To start a charcoal fire, add a pile of briquettes to the bottom of the grill. You can use anywhere from 15 to 60 briquettes, depending on what you’ll be cooking. If you’re just grilling a few hot dogs, you won’t need more than 20 briquettes. For searing steaks, you should add at least 50.
Once you’ve added the coals, douse them with a generous amount of lighter fluid—about 1/4 cup per pound of charcoal—and light them immediately, using a long match or stick lighter. If you use “match-light” charcoal, you won’t need to add lighter fluid, but we’re not big fans of this type of charcoal—it tends to deteriorate quickly. If you would prefer not to use lighter fluid at all, use a chimney starter instead.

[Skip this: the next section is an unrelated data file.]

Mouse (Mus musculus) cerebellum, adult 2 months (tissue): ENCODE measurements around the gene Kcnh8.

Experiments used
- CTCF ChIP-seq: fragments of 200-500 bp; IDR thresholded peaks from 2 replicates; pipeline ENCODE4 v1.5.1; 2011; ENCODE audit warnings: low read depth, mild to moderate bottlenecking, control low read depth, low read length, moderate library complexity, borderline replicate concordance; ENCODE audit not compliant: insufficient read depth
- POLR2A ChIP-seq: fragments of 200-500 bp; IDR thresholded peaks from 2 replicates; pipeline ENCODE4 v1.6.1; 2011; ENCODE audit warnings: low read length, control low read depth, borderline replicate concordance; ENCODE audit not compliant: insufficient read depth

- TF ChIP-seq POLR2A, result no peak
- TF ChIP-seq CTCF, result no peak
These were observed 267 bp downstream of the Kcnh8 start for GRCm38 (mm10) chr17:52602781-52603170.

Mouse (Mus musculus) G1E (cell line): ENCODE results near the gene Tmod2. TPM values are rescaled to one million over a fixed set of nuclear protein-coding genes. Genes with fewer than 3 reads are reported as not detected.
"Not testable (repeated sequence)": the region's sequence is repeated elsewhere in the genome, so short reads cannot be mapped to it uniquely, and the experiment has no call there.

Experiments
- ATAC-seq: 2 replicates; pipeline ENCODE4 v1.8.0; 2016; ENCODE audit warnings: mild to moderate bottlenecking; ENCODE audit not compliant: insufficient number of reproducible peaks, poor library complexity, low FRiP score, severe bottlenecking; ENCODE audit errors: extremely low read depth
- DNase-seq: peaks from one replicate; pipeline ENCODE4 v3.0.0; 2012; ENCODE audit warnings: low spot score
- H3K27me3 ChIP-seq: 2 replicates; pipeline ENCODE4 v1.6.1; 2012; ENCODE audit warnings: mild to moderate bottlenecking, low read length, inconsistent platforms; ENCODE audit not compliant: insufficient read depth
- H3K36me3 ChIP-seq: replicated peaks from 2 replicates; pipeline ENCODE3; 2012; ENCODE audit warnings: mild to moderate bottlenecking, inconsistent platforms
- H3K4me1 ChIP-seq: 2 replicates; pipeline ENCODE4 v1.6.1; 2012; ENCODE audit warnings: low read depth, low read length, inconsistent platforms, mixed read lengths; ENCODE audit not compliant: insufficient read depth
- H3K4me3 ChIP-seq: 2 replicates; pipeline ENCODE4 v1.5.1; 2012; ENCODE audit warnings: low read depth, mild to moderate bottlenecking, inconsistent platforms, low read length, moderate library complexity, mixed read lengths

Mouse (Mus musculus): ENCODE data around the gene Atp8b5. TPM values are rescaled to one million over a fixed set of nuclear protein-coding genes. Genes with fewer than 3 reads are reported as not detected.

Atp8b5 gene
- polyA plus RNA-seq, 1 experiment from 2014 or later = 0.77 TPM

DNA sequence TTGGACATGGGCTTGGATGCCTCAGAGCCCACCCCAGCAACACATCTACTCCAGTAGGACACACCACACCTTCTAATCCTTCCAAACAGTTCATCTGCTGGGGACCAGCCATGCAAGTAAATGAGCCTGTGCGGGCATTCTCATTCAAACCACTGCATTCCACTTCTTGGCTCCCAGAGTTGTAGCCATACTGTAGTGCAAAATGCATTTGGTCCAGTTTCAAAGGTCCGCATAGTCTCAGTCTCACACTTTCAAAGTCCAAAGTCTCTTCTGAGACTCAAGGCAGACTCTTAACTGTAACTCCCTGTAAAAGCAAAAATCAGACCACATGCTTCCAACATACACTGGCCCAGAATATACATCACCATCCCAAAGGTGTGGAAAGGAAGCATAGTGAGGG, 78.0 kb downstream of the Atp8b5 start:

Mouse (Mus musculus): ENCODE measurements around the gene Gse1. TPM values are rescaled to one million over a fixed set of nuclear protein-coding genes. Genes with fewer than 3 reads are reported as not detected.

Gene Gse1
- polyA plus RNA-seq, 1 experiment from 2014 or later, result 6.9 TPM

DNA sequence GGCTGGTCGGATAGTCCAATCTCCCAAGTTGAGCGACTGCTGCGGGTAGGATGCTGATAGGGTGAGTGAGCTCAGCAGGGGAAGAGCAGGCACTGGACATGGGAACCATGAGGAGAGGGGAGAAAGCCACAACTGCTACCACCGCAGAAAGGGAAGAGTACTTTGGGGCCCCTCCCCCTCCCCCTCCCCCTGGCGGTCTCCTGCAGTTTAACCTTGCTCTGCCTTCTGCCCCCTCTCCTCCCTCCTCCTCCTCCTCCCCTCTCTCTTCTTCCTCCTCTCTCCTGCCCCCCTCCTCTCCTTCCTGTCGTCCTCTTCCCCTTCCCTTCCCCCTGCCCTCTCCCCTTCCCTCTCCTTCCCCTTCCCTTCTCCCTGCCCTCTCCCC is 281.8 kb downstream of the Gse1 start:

When the coals are coated with a layer of silvery-gray ash, you’re ready to start cooking. For low-and-slow cooking applications, wait until the heat has died down enough for you to rest your hand about 6 inches over the coals for 8-10 seconds before pulling away.
Starting a pellet grill is fairly straightforward. Just turn the power button to the “ON” position and set the thermometer to your desired temperature. The unit should be ready to roll in about 5 minutes.
5. Finding the Proper Temperature
You’ll need to adjust the temperature of the fire, depending on what you’ll be cooking. While every unit is slightly different, here are some basic guidelines:
- Low—250-300 degrees Fahrenheit
- Medium-low—325-350 degrees
- Medium—350-375 degrees
- Medium-high—375-400 degrees
- High—400-550 degrees